Who Is Reality Winner, NSA Contractor Accused in Top Secret Leak?
Reality Leigh Winner, 25, a federal contractor charged by the U.S. Department of Justice for sending classified material to a news organization, poses in a picture posted to her Instagram account.Instagram / via Reuters
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Since mid-February, Winner had been assigned to a NSA facility near her home in Augusta, Georgia, working for Pluribus International Corporation, a small-business firm that offers intelligence support, language translation and other services to various government agencies.
The job gave Winner top secret clearance, according to a criminal complaint filed Monday in U.S. District Court for the Southern District of Georgia.
Following her arrest Saturday, the Justice Department has charged her with gathering, transmitting or losing defense information by emailing the May 5 document to online news organization The Intercept.
The formal charges came barely an hour after The Intercept published Monday's report, which claims Russian military intelligence hacked at least one unnamed voting software supplier in the U.S. and attempted to gain access from more than 100 local election officials just before November's vote.
The document doesn't suggest the cyberattack changed votes, according to The Intercept, but "raises the possibility that Russian hacking may have breached at least some elements of the voting system, with disconcertingly uncertain results."
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The Intercept said the information was obtained anonymously and independently authenticated. A senior federal official confirmed to NBC News that Winner is the accused leaker in the case, but a motive for her alleged involvement remains unknown.
Pluribus International did not return requests seeking comment Tuesday.
Winner's attorney, Titus Thomas Nichols, told NBC News that Winner has yet to enter a plea, although a detention hearing is scheduled for Thursday. She remains jailed in Lincoln County.
"A week ago today she was living her life," he said. "Now she’s in the middle of a political whirlwind."
Winner's Facebook page said she attended high school in Kingsville, a small town about 40 miles southwest of Corpus Christi. The page was deactivated Tuesday afternoon, but referenced by her mother to reporters.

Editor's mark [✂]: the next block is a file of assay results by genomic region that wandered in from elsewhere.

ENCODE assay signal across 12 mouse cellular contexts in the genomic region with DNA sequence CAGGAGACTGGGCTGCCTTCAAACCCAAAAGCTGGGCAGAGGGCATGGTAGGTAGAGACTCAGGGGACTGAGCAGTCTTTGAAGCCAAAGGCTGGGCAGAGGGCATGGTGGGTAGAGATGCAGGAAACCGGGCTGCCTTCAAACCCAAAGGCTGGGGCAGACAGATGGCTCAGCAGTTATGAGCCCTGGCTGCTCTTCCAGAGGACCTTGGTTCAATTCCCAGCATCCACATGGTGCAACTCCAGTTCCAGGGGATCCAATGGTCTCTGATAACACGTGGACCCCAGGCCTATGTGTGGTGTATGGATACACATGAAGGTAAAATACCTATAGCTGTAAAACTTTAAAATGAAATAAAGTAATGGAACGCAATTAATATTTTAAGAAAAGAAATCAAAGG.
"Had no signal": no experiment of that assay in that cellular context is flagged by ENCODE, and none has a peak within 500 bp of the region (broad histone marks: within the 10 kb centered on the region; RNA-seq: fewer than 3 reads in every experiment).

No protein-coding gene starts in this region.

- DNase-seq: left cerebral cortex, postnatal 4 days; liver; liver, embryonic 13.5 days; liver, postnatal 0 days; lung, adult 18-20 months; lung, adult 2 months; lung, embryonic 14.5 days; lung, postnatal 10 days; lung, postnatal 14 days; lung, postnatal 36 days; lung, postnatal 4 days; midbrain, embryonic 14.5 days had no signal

Winner teaches yoga in her spare time, Nichols said, and videos posted to Facebook show her staying physically active, including weightlifting and running.
She has also acknowledged the troubles associated with having an uncommon name: "I have said, 'Reality Winner is my legal first and last name,' no less than 10 times today," a post on her Facebook page in December said.
While most postings on her social media pages are not political, environmental issues have apparently riled her up: She has discussed the need for clean water and her opposition to the Dakota Access Pipeline, which Trump advanced earlier this year through an executive order.
"Repeat after me: In the United States of America, in the year 2017, access to clean, fresh water is not a right, but a privilege based off of one’s socio-economic status," a post on Facebook said derisively.
There was also a shared post on her Facebook by Vermont Sen. Bernie Sanders, who disparaged Trump for having called climate change a "hoax."
And on a Twitter handle believed to be hers, there's a post calling the president an "orange fascist."
Winner's mother, Billie Winner-Davis, told reporters Tuesday that her daughter is a "good person" who loves to paint and taught herself Arabic even before joining the Air Force.
"She's never been in trouble with anyone or the law or anything," Winner-Davis said as she fought back tears. "She's always done what's right. She served her country. ... She does whatever she can to make the community and the world better. That's what she wants to do."
Winner-Davis said her daughter posted about pipeline and climate change issues on Facebook, and said there was nothing out of the ordinary with their recent conversations before her arrest.
"I think she's doing OK," she said, adding, "I just want her to be treated fair."
Erik Ortiz is a staff writer for NBC News focusing on racial injustice and social inequality.
Ken Dilanian, Courtney Kube and Kenzi Abou-Sabe contributed.